An “EU Day” dedicated to mountain/Alpine products with major events and supported by an EU-wide campaign should be determined and launched with a widespread support from Alpine countries and the Alpine Convention/PSAC.

On this day, special voluntary public & private initiatives for promoting the consumption and knowledge of Alpine products and their attached benefits (including climate-friendliness, ecosystem services, biodiversity, cultural aspects, etc.) should be held in major cities in the Alps.

Commercial initiatives by farmers, restaurants, agritourist facilities etc. could be concentrated in the period around the EU Day (e.g., Alpine cuisine menus in restaurants, tasting events, courses, a multi-media campaign etc.)

Further Information:

This pathway needs the involvement of the following stakeholder categories:

  • Academics or Consultants in the field of sustainability indicators, EU Commission DG Agriculture, DG Climate, DG Environment, Alpine Convention – ACB, PSAC and Contracting Parties, national and regional administrations involved in farming & food policies, tourism development, environmental policies, representatives/ stakeholders of tourism and mountain destinations or centres, companies and entrepreneurs in fields linked to food value-chains, farmers’ associations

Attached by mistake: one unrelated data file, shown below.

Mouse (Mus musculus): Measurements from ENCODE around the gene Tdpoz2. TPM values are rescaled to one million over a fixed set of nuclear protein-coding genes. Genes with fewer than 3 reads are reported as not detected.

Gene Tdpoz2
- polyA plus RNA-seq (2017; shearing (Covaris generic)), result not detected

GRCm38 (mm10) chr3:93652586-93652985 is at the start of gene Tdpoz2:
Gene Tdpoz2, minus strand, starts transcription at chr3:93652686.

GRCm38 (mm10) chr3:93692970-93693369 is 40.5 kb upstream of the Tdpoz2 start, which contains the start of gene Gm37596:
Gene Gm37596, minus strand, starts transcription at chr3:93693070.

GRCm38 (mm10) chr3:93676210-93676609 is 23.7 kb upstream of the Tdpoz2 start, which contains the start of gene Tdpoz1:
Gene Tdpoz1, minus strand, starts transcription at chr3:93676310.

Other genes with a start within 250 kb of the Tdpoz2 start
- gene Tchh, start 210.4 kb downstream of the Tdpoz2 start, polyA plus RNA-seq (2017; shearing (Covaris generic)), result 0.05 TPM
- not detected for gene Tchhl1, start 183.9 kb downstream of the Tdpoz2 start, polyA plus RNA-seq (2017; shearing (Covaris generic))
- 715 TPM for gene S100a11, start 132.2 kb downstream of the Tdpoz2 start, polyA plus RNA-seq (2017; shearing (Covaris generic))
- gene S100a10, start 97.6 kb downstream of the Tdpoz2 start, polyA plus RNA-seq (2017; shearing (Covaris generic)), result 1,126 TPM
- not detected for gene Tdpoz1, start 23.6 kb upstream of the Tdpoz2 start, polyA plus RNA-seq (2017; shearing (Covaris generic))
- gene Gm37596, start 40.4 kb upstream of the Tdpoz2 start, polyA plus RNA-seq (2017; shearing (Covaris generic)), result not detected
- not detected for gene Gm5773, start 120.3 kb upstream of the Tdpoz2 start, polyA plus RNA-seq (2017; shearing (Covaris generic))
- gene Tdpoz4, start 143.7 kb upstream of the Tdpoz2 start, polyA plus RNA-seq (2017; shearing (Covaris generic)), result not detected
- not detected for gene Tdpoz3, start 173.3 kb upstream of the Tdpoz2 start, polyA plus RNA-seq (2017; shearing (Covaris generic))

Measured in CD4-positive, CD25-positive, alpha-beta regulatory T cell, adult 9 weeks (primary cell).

• NGOs involved in promoting sustainable tourism (CIPRA, ALPARC etc.)
  • Local consumption of Alpine agricultural products in Alpine regions
    Promotion of local Alpine products as natural, tasty and climate-friendly
  • Increase in value added & income from marketing of climate-friendly local products for Alpine farmers
  • Evaluation/report on CO2 impacts of a higher use of Alpine products and local value chains